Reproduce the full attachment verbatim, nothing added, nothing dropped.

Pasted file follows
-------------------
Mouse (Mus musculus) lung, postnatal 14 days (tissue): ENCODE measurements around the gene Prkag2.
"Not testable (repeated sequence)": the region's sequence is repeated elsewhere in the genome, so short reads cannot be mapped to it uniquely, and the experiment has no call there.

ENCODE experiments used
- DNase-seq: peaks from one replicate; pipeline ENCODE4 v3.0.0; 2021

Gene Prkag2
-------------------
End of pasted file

Mouse (Mus musculus) lung, postnatal 14 days (tissue): ENCODE measurements around the gene Prkag2.
"Not testable (repeated sequence)": the region's sequence is repeated elsewhere in the genome, so short reads cannot be mapped to it uniquely, and the experiment has no call there.

ENCODE experiments used
- DNase-seq: peaks from one replicate; pipeline ENCODE4 v3.0.0; 2021

Gene Prkag2